The Hotel That Inspired ‘The Shining’ Is Now A True American Horror Story & Museum
It was to the delight of millions of fans that FX announced its current season of its hit show “American Horror Story” would take place in a hotel, a setting familiar to anyone who has traveled. And yet, despite its familiarity and comforting aspects, there is something about a hotel’s abandoned hallways and empty rooms that make it distinctly spooky and now one of cinema’s most notorious hotels is being given a new lease on life in some very terrifying ways.
It’s perhaps one of the most iconic buildings in film history. In its day-to-day operations, it’s known as the Stanley Hotel, an Estes Park, Colorado landmark that was built by Stanley Steamer founder Freelan Oscar Stanley in the first decade of the 20th century. To most, however, it’s known as the inspiration for the Overlook Hotel, the fictional lodge where Stephen King’s 1977 bestseller The Shining took place. In Stanely Kubrick’s film adaptation, the Timberline Lodge in Oregon served as the exterior inspiration for the Overlook Hotel, but it was the interior of the Stanley where the true horrors took place, and now the building is being turned into a horror-themed museum, perhaps the world’s first.
Earlier this week, it was reported that a $24 million plan had been proposed to build the Stanley Film Center, which would incorporate a museum but also a film archive and production studio. According to the Denver Business Journal, other amenities will include “multiple indoor and outdoor entertainment venues, including a 500-seat auditorium; a 30,000-square-foot interactive museum and discovery center that would feature rotating exhibits; a 3,000 square-foot soundstage; classrooms and workshop spaces; and post-production and editing suites.” Unsurprisingly, much of the hotel’s tourism appeal comes from its literally horrifying history, and the new redevelopment plan serves in part to “give back to the millions of horror fans around the world who have supported Estes Park and the hotel,” according to its owner, John Cullen. And, according to the Film Center’s press release, “The film center has an exclusive, educational partnership with the Colorado Film School to create an integrated educational platform for students and the public. This will include an apprenticeship and artist-in-residence program that allows students to participate in the operation, curation and creative elements of the center.”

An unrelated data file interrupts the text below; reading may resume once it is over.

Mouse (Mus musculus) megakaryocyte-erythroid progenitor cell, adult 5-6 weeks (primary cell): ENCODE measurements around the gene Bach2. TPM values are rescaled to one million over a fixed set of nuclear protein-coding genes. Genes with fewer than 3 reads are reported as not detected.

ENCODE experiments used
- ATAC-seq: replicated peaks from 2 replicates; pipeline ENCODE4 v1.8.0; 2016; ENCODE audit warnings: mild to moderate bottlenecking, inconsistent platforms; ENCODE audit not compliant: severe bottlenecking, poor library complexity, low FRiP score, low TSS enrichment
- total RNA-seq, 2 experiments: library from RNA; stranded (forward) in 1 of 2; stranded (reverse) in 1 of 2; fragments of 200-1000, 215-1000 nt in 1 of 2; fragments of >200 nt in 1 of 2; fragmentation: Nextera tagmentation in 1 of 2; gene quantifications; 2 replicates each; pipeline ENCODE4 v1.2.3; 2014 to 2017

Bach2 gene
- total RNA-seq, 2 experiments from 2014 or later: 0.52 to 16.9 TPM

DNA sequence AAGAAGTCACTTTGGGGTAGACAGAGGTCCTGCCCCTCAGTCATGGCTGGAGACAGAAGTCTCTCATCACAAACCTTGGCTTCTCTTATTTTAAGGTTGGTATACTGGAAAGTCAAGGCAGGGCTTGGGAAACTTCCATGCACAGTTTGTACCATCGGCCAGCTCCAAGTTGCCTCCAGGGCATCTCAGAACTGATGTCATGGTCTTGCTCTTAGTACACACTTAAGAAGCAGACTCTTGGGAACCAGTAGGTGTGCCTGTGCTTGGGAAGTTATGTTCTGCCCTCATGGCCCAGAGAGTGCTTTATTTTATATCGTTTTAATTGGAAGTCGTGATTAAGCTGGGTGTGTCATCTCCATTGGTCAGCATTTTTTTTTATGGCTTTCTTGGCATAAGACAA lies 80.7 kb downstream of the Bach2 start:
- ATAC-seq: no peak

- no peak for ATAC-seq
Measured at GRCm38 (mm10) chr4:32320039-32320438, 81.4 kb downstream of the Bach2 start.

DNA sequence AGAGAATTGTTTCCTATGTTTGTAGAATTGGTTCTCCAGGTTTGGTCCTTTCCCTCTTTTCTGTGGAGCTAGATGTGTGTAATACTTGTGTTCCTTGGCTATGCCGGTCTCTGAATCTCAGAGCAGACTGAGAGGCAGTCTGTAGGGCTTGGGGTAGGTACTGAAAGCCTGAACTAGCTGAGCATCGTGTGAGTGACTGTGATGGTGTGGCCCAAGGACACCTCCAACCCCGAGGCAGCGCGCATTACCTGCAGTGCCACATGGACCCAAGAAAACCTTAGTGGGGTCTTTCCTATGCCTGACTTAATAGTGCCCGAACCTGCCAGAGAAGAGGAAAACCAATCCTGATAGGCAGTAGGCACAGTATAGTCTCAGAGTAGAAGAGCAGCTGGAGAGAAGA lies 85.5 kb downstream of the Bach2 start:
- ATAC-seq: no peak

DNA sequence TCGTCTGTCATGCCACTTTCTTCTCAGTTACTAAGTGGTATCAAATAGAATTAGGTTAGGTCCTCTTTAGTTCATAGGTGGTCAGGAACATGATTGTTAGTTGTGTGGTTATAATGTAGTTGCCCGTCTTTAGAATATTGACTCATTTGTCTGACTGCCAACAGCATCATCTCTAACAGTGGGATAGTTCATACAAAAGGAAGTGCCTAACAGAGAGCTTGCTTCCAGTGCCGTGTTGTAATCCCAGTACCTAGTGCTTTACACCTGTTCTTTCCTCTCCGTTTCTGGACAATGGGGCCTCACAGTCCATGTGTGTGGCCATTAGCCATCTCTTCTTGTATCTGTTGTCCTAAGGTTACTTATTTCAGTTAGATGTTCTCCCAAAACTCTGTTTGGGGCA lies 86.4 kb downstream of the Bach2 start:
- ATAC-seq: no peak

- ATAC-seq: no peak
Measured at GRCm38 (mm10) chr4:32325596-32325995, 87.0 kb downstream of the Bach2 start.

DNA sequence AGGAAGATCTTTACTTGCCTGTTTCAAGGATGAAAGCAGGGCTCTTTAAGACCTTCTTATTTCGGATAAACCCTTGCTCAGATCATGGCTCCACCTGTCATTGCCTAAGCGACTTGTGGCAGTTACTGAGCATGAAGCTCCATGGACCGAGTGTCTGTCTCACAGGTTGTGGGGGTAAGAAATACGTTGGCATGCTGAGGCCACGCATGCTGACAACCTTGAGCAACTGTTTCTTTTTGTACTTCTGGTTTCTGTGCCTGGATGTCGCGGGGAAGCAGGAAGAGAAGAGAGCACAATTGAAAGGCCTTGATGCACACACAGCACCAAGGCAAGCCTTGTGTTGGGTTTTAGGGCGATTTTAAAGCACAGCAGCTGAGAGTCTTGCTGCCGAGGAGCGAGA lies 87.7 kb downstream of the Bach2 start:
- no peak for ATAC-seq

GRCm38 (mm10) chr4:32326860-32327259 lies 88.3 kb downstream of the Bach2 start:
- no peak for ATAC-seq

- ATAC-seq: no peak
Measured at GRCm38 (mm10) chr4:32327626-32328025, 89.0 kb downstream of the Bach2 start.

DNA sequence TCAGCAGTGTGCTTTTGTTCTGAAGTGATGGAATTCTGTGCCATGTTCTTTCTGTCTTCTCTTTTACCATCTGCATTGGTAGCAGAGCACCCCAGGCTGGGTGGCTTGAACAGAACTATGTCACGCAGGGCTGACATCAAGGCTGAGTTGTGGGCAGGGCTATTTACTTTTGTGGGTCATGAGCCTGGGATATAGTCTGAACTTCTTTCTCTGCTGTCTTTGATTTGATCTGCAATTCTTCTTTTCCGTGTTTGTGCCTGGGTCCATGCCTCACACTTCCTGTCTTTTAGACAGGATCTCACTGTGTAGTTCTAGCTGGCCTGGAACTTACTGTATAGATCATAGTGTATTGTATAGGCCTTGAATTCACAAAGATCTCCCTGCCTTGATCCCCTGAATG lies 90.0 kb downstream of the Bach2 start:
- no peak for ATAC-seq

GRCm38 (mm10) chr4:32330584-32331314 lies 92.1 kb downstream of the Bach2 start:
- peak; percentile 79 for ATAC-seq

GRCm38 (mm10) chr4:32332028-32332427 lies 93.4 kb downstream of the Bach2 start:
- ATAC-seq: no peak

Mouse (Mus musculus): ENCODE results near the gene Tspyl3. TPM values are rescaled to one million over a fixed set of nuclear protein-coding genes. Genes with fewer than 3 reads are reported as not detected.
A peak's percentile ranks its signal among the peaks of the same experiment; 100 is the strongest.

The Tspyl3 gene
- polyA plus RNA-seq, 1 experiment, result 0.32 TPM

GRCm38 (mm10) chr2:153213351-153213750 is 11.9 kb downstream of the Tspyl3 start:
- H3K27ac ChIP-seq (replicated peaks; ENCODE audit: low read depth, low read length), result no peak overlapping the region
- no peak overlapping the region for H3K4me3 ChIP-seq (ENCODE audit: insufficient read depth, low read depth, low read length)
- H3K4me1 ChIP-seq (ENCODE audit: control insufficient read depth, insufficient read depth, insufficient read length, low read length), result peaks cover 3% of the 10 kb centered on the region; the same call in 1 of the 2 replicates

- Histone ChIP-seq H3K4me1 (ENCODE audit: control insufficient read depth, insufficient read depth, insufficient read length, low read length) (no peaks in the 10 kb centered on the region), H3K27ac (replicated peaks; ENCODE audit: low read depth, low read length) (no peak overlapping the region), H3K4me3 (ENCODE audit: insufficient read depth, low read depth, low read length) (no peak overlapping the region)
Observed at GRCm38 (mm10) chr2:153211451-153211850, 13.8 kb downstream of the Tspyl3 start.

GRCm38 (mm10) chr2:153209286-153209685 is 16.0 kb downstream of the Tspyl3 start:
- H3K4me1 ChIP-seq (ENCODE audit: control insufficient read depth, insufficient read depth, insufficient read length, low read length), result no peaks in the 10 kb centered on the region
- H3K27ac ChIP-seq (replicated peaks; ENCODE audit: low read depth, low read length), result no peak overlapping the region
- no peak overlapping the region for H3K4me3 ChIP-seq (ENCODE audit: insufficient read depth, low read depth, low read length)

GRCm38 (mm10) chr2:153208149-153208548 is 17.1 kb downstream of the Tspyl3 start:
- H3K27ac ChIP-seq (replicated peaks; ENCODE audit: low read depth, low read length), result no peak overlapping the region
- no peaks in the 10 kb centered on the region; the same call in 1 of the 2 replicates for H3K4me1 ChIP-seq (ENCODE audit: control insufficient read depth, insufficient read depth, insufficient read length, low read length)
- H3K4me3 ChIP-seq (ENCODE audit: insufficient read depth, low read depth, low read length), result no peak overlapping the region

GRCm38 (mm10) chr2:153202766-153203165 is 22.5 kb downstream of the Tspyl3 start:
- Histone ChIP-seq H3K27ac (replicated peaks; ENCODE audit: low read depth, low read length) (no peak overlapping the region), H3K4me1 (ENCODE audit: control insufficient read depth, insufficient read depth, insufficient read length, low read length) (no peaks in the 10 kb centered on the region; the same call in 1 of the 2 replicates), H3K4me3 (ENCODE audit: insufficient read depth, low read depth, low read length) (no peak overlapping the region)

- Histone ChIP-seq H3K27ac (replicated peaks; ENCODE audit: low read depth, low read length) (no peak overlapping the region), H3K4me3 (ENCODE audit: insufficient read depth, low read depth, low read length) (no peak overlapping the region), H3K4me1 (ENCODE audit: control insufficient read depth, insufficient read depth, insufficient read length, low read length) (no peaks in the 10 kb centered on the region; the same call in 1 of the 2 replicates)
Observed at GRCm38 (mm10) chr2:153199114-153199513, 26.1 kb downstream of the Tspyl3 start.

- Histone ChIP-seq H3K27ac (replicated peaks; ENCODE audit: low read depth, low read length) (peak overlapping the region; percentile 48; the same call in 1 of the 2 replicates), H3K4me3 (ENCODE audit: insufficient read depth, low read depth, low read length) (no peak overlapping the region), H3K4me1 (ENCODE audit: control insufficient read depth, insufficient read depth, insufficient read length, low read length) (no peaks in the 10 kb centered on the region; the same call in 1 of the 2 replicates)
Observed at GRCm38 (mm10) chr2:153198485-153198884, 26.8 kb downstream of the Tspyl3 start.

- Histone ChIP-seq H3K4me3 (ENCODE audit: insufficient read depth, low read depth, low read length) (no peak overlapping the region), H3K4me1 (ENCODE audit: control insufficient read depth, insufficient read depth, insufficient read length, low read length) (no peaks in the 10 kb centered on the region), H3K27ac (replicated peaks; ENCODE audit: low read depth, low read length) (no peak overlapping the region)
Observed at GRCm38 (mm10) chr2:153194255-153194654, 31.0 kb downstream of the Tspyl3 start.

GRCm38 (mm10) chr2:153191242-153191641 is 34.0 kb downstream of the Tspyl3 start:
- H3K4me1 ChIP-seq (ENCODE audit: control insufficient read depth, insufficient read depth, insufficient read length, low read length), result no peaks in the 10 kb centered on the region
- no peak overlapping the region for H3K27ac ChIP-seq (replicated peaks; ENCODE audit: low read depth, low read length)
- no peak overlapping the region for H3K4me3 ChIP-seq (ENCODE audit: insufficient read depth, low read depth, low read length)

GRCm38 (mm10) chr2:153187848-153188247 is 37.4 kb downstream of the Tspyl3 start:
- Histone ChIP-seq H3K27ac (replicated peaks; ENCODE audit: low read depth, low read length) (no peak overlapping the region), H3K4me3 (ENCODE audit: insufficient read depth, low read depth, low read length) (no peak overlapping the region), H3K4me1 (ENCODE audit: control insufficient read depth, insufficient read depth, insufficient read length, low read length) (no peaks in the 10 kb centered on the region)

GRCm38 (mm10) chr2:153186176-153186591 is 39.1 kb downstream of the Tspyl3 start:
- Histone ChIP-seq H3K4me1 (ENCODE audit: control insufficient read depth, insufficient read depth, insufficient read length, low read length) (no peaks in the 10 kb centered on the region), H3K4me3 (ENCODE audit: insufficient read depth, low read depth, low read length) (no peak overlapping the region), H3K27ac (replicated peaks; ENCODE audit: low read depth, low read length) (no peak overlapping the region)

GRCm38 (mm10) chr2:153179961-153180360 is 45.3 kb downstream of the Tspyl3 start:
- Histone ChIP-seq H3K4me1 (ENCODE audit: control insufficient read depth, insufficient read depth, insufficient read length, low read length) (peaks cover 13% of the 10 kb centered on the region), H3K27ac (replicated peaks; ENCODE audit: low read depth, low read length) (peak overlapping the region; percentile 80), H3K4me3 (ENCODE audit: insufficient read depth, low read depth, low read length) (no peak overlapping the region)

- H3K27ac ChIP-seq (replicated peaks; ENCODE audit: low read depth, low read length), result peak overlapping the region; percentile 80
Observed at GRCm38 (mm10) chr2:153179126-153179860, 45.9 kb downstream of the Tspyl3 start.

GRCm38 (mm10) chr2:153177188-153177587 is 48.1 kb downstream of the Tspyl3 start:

While details about what aspects of The Shining, if any, will be incorporated into Stanley’s new identity (twins in a hallway, perhaps?), these developments will certainly make it a haven for horror fans around the world. Would you spend the night there?